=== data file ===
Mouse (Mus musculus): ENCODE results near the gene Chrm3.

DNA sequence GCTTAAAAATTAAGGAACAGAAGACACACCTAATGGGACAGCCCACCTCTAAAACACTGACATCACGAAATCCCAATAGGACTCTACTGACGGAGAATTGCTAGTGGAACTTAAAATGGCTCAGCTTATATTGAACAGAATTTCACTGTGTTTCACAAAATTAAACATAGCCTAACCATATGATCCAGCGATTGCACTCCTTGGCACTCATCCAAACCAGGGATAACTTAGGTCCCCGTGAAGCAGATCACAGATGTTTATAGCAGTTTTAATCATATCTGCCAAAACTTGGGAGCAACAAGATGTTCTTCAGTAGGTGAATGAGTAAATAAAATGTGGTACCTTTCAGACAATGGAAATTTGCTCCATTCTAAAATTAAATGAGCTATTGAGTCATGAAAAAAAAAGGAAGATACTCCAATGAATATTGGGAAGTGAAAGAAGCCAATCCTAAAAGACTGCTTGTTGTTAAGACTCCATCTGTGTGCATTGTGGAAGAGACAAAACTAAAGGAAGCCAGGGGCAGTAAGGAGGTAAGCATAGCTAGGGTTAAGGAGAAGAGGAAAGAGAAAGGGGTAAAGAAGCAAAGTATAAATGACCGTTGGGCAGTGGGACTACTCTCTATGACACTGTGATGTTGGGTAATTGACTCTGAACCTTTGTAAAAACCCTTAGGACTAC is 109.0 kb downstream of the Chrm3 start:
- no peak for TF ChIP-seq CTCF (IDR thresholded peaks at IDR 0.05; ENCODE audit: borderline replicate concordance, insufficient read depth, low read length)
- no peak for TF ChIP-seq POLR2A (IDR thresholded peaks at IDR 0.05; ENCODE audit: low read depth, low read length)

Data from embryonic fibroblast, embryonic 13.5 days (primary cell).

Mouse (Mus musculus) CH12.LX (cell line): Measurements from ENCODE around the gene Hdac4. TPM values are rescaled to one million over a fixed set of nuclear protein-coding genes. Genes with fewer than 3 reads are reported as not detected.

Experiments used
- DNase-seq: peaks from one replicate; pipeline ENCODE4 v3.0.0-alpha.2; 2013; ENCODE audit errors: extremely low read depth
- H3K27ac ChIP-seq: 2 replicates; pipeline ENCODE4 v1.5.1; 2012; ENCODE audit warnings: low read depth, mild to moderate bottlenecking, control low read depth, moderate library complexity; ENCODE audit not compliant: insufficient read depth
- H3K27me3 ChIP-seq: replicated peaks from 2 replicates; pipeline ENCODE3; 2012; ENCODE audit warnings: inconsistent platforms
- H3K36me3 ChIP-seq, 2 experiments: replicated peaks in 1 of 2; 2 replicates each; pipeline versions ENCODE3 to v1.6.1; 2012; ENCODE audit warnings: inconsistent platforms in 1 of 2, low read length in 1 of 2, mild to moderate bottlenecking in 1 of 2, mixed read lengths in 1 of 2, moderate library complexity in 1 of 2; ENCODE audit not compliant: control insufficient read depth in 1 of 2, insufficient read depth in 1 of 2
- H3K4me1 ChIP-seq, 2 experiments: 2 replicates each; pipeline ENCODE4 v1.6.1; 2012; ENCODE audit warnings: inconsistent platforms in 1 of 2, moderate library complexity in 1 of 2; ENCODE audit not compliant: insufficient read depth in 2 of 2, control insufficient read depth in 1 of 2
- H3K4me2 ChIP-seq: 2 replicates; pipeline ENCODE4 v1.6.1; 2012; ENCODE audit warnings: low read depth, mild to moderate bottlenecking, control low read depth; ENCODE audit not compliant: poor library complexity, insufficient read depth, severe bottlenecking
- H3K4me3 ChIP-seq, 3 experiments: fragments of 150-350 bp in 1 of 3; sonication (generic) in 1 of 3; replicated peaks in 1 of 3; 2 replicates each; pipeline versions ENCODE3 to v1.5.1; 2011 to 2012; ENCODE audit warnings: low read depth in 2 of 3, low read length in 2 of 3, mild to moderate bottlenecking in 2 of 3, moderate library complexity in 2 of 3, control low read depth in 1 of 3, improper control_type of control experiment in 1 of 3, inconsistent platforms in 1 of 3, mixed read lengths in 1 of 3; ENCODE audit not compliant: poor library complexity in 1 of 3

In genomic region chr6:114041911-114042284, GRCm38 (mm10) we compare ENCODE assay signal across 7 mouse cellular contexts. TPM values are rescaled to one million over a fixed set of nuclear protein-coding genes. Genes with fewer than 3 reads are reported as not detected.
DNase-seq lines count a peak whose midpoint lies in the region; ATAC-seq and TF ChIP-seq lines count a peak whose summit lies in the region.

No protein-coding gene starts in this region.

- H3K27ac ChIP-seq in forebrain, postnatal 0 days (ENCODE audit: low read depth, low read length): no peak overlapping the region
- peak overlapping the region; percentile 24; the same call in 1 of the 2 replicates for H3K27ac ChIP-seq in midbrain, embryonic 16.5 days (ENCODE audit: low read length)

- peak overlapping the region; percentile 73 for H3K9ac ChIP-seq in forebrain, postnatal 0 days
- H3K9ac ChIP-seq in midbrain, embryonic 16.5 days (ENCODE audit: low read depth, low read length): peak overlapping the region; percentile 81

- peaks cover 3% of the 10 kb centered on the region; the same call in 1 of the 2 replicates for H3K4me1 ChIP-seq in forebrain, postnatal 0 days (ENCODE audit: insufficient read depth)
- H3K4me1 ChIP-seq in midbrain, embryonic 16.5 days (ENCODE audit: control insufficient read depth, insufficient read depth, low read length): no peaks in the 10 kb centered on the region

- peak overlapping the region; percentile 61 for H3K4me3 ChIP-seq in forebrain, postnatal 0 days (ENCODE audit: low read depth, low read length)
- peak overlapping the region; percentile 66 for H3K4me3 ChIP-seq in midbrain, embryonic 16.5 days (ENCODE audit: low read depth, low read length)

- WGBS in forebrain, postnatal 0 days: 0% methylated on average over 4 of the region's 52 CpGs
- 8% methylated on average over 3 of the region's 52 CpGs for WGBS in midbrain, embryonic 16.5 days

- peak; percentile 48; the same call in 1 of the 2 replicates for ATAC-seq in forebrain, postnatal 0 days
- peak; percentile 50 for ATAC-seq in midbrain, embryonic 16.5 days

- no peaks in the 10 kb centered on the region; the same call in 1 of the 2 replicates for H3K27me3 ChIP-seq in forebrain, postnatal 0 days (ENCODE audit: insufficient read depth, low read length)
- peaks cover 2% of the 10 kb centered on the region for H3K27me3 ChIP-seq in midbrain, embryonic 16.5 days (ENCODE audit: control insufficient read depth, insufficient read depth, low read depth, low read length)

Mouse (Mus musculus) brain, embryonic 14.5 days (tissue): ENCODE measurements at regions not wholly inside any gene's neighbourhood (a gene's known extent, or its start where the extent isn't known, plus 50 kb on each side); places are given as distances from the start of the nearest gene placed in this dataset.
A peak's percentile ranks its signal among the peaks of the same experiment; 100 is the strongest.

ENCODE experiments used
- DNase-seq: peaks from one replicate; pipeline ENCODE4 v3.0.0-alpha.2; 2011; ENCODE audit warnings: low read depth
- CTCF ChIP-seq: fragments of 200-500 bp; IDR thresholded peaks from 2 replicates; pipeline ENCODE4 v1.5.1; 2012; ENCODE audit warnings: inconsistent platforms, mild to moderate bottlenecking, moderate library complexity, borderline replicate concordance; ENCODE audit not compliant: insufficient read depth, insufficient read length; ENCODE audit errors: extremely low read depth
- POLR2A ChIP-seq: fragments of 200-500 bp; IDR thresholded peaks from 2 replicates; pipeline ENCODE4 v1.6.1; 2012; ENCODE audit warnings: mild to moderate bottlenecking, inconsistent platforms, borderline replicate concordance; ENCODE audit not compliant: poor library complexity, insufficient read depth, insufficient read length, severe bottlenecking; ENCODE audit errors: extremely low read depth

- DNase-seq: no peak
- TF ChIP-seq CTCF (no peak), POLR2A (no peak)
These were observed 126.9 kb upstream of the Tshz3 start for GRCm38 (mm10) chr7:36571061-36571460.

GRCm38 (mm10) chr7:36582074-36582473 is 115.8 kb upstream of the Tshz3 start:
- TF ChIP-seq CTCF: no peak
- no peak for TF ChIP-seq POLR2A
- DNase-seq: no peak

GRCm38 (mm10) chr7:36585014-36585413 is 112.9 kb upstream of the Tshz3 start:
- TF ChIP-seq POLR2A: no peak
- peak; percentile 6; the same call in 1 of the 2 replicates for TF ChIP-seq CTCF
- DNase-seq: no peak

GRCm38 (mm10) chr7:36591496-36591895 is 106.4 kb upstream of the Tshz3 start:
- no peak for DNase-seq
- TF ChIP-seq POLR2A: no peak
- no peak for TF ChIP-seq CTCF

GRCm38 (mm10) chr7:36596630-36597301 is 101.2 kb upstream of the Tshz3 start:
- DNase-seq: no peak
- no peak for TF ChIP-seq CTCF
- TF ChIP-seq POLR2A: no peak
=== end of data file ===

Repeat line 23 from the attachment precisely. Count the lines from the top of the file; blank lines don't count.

- H3K4me1 ChIP-seq in midbrain, embryonic 16.5 days (ENCODE audit: control insufficient read depth, insufficient read depth, low read length): no peaks in the 10 kb centered on the region